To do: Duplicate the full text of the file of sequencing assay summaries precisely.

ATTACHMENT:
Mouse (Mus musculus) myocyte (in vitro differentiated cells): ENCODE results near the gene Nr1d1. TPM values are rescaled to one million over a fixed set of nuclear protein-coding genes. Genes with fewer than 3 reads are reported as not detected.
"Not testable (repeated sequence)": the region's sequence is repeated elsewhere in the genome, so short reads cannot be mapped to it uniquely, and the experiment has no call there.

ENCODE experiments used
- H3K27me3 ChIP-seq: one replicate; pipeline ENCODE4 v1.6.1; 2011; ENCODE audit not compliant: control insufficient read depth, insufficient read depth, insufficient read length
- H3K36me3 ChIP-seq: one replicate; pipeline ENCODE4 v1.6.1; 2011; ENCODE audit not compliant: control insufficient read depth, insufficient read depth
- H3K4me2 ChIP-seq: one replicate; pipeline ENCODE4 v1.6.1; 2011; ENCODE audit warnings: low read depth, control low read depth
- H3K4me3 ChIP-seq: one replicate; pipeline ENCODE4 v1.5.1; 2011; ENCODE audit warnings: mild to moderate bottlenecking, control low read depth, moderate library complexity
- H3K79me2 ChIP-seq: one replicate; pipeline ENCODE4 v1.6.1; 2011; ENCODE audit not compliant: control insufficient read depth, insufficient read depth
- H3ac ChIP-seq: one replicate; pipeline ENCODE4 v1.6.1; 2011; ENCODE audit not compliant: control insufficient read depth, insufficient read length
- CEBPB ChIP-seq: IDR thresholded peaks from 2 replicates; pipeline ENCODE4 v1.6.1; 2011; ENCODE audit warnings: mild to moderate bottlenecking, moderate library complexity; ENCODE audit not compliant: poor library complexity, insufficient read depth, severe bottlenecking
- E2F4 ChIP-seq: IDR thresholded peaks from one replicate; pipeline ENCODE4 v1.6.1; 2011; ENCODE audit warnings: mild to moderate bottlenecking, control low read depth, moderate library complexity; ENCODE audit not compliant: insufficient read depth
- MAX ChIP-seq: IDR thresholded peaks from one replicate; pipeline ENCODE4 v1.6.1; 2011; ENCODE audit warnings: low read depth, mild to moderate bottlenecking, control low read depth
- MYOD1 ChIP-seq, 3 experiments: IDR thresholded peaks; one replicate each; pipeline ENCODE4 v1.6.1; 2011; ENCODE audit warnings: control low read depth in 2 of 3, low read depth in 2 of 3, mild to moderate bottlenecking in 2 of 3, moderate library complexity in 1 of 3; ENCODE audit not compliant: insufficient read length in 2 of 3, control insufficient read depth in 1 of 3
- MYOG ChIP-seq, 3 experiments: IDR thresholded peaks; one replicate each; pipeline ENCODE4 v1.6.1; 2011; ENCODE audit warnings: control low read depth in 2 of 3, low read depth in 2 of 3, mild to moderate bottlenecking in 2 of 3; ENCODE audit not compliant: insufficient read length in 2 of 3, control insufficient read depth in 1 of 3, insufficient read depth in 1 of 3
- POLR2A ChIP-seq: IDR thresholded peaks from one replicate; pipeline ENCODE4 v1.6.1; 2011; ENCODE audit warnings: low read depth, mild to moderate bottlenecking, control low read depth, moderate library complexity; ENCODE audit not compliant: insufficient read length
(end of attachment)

Mouse (Mus musculus) myocyte (in vitro differentiated cells): ENCODE results near the gene Nr1d1. TPM values are rescaled to one million over a fixed set of nuclear protein-coding genes. Genes with fewer than 3 reads are reported as not detected.
"Not testable (repeated sequence)": the region's sequence is repeated elsewhere in the genome, so short reads cannot be mapped to it uniquely, and the experiment has no call there.

ENCODE experiments used
- H3K27me3 ChIP-seq: one replicate; pipeline ENCODE4 v1.6.1; 2011; ENCODE audit not compliant: control insufficient read depth, insufficient read depth, insufficient read length
- H3K36me3 ChIP-seq: one replicate; pipeline ENCODE4 v1.6.1; 2011; ENCODE audit not compliant: control insufficient read depth, insufficient read depth
- H3K4me2 ChIP-seq: one replicate; pipeline ENCODE4 v1.6.1; 2011; ENCODE audit warnings: low read depth, control low read depth
- H3K4me3 ChIP-seq: one replicate; pipeline ENCODE4 v1.5.1; 2011; ENCODE audit warnings: mild to moderate bottlenecking, control low read depth, moderate library complexity
- H3K79me2 ChIP-seq: one replicate; pipeline ENCODE4 v1.6.1; 2011; ENCODE audit not compliant: control insufficient read depth, insufficient read depth
- H3ac ChIP-seq: one replicate; pipeline ENCODE4 v1.6.1; 2011; ENCODE audit not compliant: control insufficient read depth, insufficient read length
- CEBPB ChIP-seq: IDR thresholded peaks from 2 replicates; pipeline ENCODE4 v1.6.1; 2011; ENCODE audit warnings: mild to moderate bottlenecking, moderate library complexity; ENCODE audit not compliant: poor library complexity, insufficient read depth, severe bottlenecking
- E2F4 ChIP-seq: IDR thresholded peaks from one replicate; pipeline ENCODE4 v1.6.1; 2011; ENCODE audit warnings: mild to moderate bottlenecking, control low read depth, moderate library complexity; ENCODE audit not compliant: insufficient read depth
- MAX ChIP-seq: IDR thresholded peaks from one replicate; pipeline ENCODE4 v1.6.1; 2011; ENCODE audit warnings: low read depth, mild to moderate bottlenecking, control low read depth
- MYOD1 ChIP-seq, 3 experiments: IDR thresholded peaks; one replicate each; pipeline ENCODE4 v1.6.1; 2011; ENCODE audit warnings: control low read depth in 2 of 3, low read depth in 2 of 3, mild to moderate bottlenecking in 2 of 3, moderate library complexity in 1 of 3; ENCODE audit not compliant: insufficient read length in 2 of 3, control insufficient read depth in 1 of 3
- MYOG ChIP-seq, 3 experiments: IDR thresholded peaks; one replicate each; pipeline ENCODE4 v1.6.1; 2011; ENCODE audit warnings: control low read depth in 2 of 3, low read depth in 2 of 3, mild to moderate bottlenecking in 2 of 3; ENCODE audit not compliant: insufficient read length in 2 of 3, control insufficient read depth in 1 of 3, insufficient read depth in 1 of 3
- POLR2A ChIP-seq: IDR thresholded peaks from one replicate; pipeline ENCODE4 v1.6.1; 2011; ENCODE audit warnings: low read depth, mild to moderate bottlenecking, control low read depth, moderate library complexity; ENCODE audit not compliant: insufficient read length